Enabling Environments: How to Design a Bedroom for a Child with Autism
For most children, the bedroom is the most important room in the house. As a private place where they set the rules, it’s no wonder the bedroom is where children feel safest and happiest. That’s especially true for children on the autism spectrum, who often have a strong need for control but may feel unsafe and anxious in a world ruled by others.
If you’re struggling with anxiety, outbursts, and destructive behavior in a child with autism, take a look at your child’s bedroom. Is it a safe and enabling environment or is the bedroom a source of frustration for you and your child alike?
If a child with autism acts out in the bedroom or has chronic sleep problems, it could signal that something in the bedroom is triggering distress. By modifying your child’s bedroom environment, you can create a space that reduces difficult behaviors and helps your child feel secure and in control.
Sensory Differences and Children’s Bedrooms
When you picture a typical children’s bedroom, what do you imagine? In many homes, children’s bedrooms are bright, exciting spaces, full of vivid colors, patterns, and fun toys. But put a child with sensory differences in the same room and a meltdown is practically guaranteed.
These are some ways you can accommodate sensory differences in your child’s bedroom:
- Lighting: Choose incandescent and LED lighting over fluorescent bulbs and install dimmer switches to create gradual transitions from day to night. Use blinds and/or sheer drapes to allow natural light in while also limiting distraction from the outdoors.
- Color: Instead of primary colors, opt for light, neutral colors for walls, flooring, and furniture, and avoid patterned walls and flooring.
- Organization: Reduce visual clutter by storing toys and clothing out of sight and keeping wall decorations simple. Keep furnishings minimal; multi-use furniture is a smart way to simplify the visual environment without limiting your child.
- Sound: Tune out distracting sounds with white noise. Install soundproofing if your child dislikes white noise or you live in a noisy environment. You can even explore using soundproof drywall. Avoid loud activities like vacuuming or running the dishwasher after your child’s bedtime.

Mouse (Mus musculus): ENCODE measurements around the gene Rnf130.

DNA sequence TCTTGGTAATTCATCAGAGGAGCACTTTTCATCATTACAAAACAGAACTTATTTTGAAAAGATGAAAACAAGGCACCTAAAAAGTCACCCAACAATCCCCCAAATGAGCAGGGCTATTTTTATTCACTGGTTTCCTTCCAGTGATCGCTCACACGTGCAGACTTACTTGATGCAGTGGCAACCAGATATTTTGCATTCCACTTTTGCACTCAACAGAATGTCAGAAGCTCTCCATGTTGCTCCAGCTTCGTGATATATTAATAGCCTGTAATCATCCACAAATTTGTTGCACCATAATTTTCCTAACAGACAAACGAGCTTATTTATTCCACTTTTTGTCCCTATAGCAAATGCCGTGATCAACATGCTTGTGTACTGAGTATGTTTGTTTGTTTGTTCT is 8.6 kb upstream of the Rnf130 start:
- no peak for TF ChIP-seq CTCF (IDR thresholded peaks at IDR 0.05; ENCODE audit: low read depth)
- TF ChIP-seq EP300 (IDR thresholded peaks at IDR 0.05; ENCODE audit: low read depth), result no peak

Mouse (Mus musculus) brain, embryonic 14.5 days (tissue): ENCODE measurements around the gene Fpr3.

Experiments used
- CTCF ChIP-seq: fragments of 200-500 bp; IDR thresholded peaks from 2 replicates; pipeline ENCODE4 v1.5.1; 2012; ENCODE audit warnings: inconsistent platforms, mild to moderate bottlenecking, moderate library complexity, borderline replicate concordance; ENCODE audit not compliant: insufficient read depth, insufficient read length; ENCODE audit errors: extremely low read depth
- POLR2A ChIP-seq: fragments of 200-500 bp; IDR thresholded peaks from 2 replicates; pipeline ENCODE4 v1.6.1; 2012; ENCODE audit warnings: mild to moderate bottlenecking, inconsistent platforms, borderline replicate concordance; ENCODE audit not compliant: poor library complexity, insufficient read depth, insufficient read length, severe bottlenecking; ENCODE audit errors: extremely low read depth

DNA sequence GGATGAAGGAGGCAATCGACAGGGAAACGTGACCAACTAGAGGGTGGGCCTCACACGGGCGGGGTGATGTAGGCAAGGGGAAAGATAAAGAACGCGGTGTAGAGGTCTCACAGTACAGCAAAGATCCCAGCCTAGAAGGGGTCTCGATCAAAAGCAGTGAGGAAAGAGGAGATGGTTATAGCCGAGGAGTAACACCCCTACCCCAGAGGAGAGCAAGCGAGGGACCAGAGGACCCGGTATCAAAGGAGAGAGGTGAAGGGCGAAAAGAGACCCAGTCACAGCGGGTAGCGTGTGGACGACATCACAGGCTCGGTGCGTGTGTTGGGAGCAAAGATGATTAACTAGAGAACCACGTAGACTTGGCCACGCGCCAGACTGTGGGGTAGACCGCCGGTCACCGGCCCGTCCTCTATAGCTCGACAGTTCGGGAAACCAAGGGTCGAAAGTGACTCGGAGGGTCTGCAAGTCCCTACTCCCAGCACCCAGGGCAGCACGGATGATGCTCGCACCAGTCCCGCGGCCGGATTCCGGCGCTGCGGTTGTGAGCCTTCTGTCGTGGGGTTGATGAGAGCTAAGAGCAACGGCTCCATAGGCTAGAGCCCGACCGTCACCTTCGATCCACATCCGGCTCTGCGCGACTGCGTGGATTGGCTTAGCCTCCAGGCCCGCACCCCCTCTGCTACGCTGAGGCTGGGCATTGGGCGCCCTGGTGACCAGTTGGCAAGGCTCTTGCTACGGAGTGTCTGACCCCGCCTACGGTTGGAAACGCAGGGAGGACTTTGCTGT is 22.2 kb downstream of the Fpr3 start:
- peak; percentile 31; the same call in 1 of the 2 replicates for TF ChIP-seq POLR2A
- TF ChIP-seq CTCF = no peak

- Movement: Use sensory furniture like rocking chairs and ceiling-mounted swings to fulfill movement needs, and be sure furniture is properly anchored for safety.
Managing Difficult Behaviors in the Bedroom
Every child needs freedom to explore without constant oversight. For parents of children with autism, it’s a hard balance to strike. Destructive or self-injurious behaviors cause many parents to feel like they must constantly monitor their child. However, even children on the autism spectrum crave freedom and personal control. Thankfully, there are ways that parents can protect their child and home without eliminating a private bedroom space.
- Incontinence: Choose a bedroom with an en-suite bathroom and create visual cues that remind a hyper-focused child to use the toilet. Use non-absorbent furnishings and floor coverings and waterproof mattress covers to simplify clean-up and reduce odors.
- Self-injury: Purchase furniture with rounded corners. Pad corners, headboards, and bedframes if necessary. In some cases, parents may need to install padded wall panels.
- Door slamming: Replace standard doors with pocket doors.
- Disorganization and rummaging: Create a simple toy organization system using storage bins and label bins with visual cues that indicate the contents. Store other items out of sight to reduce rummaging, such as placing dressers in closets. Control messes with easy-clean finishes, like cushioned vinyl floors and semi-gloss paint.
- Wandering: Install window stops on bedroom windows and use door and window sensors to prevent elopement. If your child leaves the bedroom and engages in harmful behaviors in other areas of the home, consider a bedroom adjoined to your own so your child must pass through your sleeping area to access common areas.
As the parent of a child with autism, your goal is to create an environment where your child can reach her full potential. It’s not always easy to know what that means, especially if your child can’t communicate her needs. If the bedroom is a source of distress in your home and you’re struggling to solve it, talk to your child’s doctor about how you can accommodate autism differences at home.
Written by Special Home Educator, Jenny Wise
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